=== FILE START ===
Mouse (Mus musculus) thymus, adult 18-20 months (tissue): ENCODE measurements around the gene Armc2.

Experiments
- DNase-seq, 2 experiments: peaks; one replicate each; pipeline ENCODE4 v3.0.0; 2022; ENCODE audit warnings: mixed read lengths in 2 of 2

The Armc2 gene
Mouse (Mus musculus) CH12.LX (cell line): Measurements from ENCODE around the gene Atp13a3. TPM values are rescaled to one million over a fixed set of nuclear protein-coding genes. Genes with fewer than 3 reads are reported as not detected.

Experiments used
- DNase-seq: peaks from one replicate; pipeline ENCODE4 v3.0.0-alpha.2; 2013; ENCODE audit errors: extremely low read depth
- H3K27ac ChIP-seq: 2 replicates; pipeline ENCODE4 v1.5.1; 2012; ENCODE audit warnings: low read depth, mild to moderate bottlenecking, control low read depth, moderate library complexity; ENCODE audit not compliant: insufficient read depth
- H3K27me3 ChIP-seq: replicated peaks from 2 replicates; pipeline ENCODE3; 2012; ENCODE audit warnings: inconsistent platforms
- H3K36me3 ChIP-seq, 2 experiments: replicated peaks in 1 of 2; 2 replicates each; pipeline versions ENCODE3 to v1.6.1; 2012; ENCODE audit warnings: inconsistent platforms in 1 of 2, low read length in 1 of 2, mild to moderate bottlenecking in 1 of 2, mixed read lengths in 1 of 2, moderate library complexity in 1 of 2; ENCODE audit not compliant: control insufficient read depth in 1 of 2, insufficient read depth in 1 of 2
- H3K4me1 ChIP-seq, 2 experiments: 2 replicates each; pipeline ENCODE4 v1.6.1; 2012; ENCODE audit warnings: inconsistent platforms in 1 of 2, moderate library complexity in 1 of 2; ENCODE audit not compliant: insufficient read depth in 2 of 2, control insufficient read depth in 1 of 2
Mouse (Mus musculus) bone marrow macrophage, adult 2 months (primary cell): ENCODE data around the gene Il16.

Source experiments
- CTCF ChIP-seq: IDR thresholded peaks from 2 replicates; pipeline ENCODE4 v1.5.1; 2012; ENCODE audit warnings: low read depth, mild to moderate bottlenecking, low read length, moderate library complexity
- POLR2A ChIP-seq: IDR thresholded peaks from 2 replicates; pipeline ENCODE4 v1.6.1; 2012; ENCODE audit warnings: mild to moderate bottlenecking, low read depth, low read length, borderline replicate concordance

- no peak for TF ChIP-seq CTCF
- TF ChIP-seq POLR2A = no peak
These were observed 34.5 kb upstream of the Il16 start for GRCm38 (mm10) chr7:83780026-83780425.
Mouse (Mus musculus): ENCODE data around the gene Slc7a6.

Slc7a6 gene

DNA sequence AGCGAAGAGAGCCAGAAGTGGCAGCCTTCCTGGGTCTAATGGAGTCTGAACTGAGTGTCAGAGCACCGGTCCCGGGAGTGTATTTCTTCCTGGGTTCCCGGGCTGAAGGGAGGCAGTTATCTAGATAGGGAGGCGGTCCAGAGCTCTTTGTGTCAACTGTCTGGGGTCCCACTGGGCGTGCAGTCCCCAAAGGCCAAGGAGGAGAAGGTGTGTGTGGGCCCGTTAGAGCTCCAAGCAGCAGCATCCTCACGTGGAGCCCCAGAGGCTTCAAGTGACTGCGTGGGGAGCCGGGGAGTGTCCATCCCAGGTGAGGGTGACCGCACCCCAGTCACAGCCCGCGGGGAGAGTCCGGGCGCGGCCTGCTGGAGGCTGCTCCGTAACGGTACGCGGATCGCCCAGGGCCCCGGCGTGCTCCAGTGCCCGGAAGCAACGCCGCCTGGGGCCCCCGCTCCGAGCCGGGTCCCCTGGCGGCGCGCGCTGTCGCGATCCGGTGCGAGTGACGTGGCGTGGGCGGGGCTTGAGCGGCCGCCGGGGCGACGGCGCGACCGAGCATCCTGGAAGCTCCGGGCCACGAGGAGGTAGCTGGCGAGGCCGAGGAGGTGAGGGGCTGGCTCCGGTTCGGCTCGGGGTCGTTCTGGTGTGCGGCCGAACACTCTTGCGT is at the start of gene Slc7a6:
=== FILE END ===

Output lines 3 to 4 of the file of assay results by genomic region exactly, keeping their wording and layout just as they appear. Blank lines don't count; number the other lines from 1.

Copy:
- DNase-seq, 2 experiments: peaks; one replicate each; pipeline ENCODE4 v3.0.0; 2022; ENCODE audit warnings: mixed read lengths in 2 of 2

The Armc2 gene